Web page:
I just went back and returned to the end of the article where most peer reviewed journals have their bibliography of studies, etc. used to formulate the article, and there was no bibliography.

I also noted that this was published in the very first issue of a journal dealing exclusively with prolotherapy.

Hugs, Annette
annette030 replied to annette030's response:
You have been getting prolotherapy for awhile now, how is it going? Are you seeing any relief yet?

Take care, Annette
bren_bren replied to annette030's response:
Hey there Annette,

Yes, I'm 17 days into the treatment. I explained to you the large amount of injections I received and the pain I was in during and immediately after the for what's new: I feel more mobility in my joints (SI and hip), my hamstring/groin pain is more sporadic in intensity. I have felt some difference with my pudendal neuralgia - it's much more defined and distinct from the pulled hamstring pain. Don't know what all that really indicates; but I accept the difference as improvement??

My husband got really quiet last night when I explained the difficulty I was having - he is rarely so speechless. He started to show some doubt. I have been, admittedly, skeptical since the day of the procedure, but last night was the first time we have been on the same page about it.

I get very "reflective" after visiting doctors and it takes time to digest what they have to say. For some reason I have been dwelling on their "claims" recently (the spine surgeon and his assistant wife). One being that they see this type of injury/pain on a daily basis (which I highly doubt they've seen my case and all the complexities).They also claimed that I was 1in about 30 patients who didn't get the proper relief from the lidocaine and various other anesthetics. The other 29 patients got instant relief of their symptoms and some could "hop around".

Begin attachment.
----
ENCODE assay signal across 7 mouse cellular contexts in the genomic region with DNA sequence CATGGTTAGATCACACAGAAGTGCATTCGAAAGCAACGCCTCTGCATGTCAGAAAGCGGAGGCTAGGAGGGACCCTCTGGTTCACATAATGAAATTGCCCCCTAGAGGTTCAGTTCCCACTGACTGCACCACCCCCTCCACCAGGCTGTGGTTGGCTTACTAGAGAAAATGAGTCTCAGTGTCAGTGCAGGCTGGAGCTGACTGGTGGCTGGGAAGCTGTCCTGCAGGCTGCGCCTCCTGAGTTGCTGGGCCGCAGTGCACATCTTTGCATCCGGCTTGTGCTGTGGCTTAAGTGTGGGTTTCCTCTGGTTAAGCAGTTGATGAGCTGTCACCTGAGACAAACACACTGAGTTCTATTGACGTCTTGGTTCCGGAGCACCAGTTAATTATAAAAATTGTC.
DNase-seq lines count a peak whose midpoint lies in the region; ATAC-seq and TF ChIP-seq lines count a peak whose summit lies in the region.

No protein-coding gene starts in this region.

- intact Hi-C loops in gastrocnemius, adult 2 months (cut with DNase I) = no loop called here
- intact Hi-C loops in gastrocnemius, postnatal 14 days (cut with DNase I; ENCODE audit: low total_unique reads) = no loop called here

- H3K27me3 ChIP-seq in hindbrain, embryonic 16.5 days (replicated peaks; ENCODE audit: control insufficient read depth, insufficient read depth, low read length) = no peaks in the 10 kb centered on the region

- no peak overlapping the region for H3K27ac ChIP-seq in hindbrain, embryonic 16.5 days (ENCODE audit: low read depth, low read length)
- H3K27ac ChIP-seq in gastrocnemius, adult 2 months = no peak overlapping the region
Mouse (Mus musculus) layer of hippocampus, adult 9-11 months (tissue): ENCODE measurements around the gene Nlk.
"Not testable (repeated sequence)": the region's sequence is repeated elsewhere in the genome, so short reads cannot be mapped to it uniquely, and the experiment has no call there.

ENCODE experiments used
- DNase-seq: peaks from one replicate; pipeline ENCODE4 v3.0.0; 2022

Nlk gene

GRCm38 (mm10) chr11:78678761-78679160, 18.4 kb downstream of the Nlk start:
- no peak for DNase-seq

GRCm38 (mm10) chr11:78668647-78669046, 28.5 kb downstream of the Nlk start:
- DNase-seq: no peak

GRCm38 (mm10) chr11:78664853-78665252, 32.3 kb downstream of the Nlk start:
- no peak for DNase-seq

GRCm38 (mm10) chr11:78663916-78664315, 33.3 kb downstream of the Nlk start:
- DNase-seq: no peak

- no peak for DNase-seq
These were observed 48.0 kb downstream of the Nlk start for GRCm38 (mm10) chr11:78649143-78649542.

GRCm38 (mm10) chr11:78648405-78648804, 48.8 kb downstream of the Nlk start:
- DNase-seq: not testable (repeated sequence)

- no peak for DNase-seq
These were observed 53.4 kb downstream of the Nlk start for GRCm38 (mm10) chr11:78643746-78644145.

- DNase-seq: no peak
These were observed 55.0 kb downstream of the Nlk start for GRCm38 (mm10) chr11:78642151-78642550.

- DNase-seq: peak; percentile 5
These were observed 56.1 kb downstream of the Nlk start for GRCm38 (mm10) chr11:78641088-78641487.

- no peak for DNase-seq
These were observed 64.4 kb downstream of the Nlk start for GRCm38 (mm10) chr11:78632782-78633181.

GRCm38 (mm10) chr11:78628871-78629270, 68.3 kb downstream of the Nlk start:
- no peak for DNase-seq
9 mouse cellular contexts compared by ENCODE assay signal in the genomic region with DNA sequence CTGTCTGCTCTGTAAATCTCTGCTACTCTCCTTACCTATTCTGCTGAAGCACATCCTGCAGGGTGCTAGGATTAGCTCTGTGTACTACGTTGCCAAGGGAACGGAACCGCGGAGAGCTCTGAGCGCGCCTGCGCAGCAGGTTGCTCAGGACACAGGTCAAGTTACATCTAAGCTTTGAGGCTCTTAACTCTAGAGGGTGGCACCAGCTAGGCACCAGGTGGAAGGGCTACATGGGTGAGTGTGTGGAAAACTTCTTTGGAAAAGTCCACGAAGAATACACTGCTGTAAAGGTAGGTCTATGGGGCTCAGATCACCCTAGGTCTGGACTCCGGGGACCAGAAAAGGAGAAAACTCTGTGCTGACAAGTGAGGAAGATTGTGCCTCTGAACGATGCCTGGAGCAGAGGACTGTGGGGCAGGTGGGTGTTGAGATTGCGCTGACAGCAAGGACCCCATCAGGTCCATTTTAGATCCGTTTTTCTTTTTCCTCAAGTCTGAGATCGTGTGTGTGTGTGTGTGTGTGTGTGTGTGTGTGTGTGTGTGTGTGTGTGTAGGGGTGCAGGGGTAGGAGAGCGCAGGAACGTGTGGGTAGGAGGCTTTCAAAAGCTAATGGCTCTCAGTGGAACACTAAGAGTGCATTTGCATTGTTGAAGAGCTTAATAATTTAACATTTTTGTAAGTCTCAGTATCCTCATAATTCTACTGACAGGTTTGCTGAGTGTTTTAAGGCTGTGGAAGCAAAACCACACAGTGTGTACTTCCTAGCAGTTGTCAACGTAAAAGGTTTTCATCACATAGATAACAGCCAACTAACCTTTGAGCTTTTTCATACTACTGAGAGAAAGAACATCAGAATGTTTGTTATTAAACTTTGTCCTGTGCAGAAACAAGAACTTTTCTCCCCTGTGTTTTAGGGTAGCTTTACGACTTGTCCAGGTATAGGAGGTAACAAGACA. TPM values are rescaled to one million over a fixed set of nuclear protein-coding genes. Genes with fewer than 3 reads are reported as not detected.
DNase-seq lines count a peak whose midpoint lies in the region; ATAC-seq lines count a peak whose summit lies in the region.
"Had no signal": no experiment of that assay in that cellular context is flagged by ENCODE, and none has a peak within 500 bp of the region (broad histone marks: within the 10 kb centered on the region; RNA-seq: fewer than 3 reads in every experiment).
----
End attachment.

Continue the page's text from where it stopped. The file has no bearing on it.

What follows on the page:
They also generalized the length of the process of achieving a full recovery: anywhere from 2-10 treatments. They did say I should expect pain relief (90-100%). Now I stew over the fact that I am that 1 in 30 patients who doesn't display a "typical" outcome....I'm really trying hard to not be cynical...

We've decided to give it up to 3 more tries(1 procedure/month or 6 wks). We don't have the money for it all (cash only is accepted, and they won't file our insurance - that is a case we have to make with Aetna); so, without the cash flow we have to take out a loan. I'm not working because I can't, but we're fortunate enough to have child care, so I have plenty of down time for healing.

I may have just written way too much in response, but I do want to kind of "log" my experience.

Also, I did read that it is an effective treatment for patients who suffer from Fibromyalgia.?..I would love to hear their testimonials. Speaking of which: my husband and boy spent several hrs in the waiting room, and all the patients they encountered were returning. One lady after 5 yrs of relief.

Thanks for caring and taking the time to write! I hope you are doing well with the belly dancing and lower pain levels!?!
Take great care, wishing you the best,

PS. the following link does demonstrate some studies done:

I'm also going to post a doc's response to my question about prolotherapy here on webmd; so long as I can find it
bren_bren replied to bren_bren's response:
Prolotherapy - Is the DOCTOR in?????? bren_bren posted: A few months ago I posted a response to the Dr. about PRP and Prolotherapy - he had created a poll that asked readers their opinions about this sort of therapy.

I am writing to him, and others who have had experience, about prolotherapy (It prompts healing in ligaments, tendons, and cartilage, and it supporsedly is more effective in curing pain caused by damaged, unhealed connective tissue).

I suffer from horrible pelvic pain that is relative to a disc bulge at L5 S1, SI joint dysfunction, pudendal neuralgia, and various other "diagnosees".